Sir Howard Hodgkin (1932-2017) was a prominent painter and printmaker. He was born in London and studied at Camberwell School of Art and the Bath Academy of Art. Hodgkin won the Turner Prize in 1985, represented Great Britain at the Venice Biennale and was knighted in 1992.
His works are characterised by expressive, dynamic and spontaneous sweeps of bold vibrant colours, which consume the canvas. Emotionally charged, his works are usually small in scale but invite the spectator to decode and study the works up close. His earlier works appear more geometric yet his works from the 1970s have more fluid visual gestures. Although his works appear abstract, Hodgkin often insisted that each swath of paint represented a subject, time or place.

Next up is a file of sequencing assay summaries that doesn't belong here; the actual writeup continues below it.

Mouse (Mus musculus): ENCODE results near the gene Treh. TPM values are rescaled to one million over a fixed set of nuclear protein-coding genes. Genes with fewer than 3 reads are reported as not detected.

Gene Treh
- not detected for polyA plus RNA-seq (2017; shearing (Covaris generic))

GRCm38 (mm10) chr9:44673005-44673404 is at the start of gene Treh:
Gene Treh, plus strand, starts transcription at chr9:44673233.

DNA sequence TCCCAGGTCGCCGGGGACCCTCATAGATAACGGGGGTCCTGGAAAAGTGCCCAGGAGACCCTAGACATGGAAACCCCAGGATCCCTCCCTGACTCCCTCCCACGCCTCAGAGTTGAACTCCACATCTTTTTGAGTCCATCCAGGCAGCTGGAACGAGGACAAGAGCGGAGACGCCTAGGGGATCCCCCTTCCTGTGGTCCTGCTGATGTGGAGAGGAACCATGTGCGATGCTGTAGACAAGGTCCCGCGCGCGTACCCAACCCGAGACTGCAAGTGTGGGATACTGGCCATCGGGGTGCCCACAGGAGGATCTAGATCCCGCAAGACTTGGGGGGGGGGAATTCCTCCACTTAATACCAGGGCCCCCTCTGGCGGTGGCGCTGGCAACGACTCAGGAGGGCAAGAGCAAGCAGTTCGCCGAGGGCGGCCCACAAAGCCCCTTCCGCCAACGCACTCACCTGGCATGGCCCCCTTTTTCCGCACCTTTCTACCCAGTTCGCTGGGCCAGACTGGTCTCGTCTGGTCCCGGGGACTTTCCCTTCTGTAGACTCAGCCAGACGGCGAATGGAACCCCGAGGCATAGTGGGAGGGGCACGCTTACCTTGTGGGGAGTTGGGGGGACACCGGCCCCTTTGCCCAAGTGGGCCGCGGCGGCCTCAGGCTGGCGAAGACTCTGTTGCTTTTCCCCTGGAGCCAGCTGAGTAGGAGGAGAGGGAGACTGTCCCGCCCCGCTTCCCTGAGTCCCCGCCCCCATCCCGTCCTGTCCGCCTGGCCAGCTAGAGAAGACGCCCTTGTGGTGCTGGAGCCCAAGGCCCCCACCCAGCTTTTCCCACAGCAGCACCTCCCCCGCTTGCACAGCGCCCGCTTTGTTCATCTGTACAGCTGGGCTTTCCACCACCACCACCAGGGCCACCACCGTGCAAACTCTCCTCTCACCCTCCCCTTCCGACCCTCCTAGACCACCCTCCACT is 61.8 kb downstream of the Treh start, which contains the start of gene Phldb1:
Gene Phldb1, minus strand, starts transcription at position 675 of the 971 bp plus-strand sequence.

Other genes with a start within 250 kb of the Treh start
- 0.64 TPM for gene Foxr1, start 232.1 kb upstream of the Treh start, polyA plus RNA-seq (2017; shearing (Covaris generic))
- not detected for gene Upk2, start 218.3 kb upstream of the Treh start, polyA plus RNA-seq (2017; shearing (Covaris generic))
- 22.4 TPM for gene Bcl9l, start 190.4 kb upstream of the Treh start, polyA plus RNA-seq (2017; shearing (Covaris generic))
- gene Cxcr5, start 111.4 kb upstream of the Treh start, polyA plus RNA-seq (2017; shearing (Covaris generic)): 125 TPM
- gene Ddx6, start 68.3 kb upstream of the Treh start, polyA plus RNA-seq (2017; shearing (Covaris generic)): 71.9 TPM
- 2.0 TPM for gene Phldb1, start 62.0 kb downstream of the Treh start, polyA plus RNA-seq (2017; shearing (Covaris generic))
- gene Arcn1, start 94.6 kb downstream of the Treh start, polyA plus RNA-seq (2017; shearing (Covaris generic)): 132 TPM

Hodgkin strove to replicate the process of creating his paintings in his prints often choosing aquatint or soft ground etching methods and building up layers of pigment. From the late 1970s, Hodgkin’s works began to synthesise painting and printmaking techniques by enlivening the print through additional hand-worked elements. Hand colouring was either used directly on the paper before printing, between different printed layers or alternatively applied after printing and sometimes these techniques were used together in a single print. This served to replicate the direct and fresh surface finish of his paintings.
Many prominent galleries have held retrospectives of his work including the Tate Gallery London in 2006 and the Metropolitan Museum of Art in 1995. There are also plans underway for an exhibition at the National Portrait Gallery for 2017.